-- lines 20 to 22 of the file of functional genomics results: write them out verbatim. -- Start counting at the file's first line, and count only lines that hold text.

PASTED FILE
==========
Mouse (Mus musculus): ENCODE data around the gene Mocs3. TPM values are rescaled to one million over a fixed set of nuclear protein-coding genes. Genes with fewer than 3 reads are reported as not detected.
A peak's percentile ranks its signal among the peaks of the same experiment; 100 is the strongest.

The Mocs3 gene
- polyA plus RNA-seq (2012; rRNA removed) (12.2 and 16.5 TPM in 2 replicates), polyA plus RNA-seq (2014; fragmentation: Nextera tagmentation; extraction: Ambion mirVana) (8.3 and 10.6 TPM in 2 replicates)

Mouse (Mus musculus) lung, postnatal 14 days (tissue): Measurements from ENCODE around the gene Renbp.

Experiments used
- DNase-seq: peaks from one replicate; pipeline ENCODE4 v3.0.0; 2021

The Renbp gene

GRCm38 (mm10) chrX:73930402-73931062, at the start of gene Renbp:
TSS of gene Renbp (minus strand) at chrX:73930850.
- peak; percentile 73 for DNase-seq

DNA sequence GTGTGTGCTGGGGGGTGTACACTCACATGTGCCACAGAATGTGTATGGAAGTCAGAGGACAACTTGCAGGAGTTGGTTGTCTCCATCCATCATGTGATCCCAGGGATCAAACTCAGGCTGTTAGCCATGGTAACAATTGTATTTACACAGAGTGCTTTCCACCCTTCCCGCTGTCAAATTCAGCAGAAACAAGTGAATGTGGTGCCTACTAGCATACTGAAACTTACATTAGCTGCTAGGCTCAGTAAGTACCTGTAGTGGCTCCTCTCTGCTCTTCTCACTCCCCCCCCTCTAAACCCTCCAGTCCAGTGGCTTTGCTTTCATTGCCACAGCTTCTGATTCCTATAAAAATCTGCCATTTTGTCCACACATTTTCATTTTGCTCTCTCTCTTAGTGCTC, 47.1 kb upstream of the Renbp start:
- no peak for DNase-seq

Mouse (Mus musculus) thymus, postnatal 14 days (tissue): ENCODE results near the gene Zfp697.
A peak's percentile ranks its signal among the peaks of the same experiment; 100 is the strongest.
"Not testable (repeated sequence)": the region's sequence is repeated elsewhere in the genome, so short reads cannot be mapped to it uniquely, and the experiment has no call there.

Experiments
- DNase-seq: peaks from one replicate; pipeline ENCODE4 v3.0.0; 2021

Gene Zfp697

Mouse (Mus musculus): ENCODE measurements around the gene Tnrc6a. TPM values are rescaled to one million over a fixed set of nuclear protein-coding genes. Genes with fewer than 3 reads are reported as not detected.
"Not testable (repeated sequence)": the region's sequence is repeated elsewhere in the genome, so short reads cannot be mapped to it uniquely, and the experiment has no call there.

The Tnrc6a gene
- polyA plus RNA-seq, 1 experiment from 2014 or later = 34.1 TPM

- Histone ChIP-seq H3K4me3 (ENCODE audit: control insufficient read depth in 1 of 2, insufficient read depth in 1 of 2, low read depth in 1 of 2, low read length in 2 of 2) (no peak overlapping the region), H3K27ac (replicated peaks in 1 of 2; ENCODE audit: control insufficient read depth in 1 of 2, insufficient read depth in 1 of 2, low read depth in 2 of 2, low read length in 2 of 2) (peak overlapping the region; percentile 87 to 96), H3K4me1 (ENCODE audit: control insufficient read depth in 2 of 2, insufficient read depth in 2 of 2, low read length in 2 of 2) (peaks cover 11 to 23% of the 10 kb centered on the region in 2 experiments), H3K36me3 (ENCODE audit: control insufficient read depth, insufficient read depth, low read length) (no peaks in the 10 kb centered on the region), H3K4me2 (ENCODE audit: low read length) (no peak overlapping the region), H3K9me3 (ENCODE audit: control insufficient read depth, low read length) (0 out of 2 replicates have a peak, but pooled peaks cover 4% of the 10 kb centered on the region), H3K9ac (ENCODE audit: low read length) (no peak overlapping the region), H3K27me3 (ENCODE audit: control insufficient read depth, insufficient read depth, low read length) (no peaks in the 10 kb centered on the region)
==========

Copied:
Mouse (Mus musculus): ENCODE measurements around the gene Tnrc6a. TPM values are rescaled to one million over a fixed set of nuclear protein-coding genes. Genes with fewer than 3 reads are reported as not detected.
"Not testable (repeated sequence)": the region's sequence is repeated elsewhere in the genome, so short reads cannot be mapped to it uniquely, and the experiment has no call there.

The Tnrc6a gene